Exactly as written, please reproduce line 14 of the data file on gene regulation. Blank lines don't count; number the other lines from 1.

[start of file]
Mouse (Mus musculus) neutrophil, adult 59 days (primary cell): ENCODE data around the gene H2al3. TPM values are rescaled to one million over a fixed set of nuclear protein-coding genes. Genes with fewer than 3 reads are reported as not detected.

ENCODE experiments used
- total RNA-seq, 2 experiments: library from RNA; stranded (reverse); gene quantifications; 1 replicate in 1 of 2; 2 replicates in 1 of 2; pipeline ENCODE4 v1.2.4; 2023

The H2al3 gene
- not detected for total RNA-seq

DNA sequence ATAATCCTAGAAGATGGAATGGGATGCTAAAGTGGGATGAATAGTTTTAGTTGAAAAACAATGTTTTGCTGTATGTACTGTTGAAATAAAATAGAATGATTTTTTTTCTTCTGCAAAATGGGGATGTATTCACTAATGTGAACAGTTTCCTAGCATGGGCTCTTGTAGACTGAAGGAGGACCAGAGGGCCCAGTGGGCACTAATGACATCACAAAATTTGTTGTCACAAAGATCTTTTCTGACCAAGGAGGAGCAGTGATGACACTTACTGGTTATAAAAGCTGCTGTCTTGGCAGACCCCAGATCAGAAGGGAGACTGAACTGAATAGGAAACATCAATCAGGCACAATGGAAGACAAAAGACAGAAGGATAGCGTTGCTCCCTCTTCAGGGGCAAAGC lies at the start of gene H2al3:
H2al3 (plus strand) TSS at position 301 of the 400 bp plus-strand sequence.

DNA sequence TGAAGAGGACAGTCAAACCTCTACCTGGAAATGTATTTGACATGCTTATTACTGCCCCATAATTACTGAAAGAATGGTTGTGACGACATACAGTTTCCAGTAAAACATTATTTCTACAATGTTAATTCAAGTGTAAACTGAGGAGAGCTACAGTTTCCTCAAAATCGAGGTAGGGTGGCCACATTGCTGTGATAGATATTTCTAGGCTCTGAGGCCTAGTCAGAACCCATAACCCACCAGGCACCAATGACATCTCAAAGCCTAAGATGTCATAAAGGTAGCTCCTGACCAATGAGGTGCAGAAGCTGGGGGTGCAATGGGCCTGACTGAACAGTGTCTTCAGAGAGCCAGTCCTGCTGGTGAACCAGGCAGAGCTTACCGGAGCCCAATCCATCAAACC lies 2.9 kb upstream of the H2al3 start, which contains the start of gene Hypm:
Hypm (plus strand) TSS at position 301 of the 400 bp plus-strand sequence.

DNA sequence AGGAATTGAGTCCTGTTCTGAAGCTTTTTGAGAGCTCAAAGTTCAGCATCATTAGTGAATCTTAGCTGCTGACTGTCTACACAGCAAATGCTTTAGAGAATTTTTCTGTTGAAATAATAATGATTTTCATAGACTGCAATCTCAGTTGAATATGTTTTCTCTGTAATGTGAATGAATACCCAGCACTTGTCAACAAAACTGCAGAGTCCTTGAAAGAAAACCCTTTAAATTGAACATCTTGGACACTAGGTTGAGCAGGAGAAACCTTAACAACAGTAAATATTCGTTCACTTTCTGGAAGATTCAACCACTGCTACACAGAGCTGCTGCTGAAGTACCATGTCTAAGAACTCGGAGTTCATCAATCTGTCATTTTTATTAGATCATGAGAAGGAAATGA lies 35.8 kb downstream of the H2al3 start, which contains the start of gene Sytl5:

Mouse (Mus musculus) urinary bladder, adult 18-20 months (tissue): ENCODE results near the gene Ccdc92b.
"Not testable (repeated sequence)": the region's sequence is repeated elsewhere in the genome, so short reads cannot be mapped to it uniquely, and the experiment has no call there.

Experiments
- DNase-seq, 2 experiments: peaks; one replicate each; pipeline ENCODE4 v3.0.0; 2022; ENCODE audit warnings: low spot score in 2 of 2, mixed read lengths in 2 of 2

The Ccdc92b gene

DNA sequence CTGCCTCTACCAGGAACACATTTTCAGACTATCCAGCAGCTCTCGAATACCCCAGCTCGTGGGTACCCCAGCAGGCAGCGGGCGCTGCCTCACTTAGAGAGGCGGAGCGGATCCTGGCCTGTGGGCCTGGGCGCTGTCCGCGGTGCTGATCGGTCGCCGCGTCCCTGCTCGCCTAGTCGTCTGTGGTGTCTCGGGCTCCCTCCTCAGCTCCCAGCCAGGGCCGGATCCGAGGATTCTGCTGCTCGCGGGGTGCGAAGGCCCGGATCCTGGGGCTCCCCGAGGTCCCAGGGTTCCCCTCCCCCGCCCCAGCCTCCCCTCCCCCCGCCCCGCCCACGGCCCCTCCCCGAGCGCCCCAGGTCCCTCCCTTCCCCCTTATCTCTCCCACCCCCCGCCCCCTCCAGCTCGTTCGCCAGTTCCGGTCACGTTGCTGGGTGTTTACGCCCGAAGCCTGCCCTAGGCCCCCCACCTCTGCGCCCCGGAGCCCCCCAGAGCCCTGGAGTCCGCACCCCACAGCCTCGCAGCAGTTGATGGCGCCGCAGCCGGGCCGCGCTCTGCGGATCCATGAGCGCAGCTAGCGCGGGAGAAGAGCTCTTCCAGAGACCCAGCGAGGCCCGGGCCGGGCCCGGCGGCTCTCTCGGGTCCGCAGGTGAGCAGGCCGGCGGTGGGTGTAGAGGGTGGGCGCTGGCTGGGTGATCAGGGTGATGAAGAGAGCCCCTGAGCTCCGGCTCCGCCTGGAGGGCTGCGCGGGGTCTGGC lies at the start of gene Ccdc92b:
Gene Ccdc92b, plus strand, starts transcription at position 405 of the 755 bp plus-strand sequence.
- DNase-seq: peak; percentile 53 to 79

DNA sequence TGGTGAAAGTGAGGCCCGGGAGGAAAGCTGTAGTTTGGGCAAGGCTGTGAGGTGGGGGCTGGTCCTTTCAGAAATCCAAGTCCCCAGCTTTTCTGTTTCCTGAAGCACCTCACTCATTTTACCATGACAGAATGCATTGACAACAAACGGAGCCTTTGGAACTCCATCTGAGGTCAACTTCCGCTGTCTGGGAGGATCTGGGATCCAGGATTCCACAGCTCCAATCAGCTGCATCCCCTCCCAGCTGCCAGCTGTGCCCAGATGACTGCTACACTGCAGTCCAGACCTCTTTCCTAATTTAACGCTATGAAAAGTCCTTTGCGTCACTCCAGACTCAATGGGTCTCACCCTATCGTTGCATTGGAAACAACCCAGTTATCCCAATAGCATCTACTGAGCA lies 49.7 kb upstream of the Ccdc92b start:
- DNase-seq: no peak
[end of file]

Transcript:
- DNase-seq, 2 experiments: peaks; one replicate each; pipeline ENCODE4 v3.0.0; 2022; ENCODE audit warnings: low spot score in 2 of 2, mixed read lengths in 2 of 2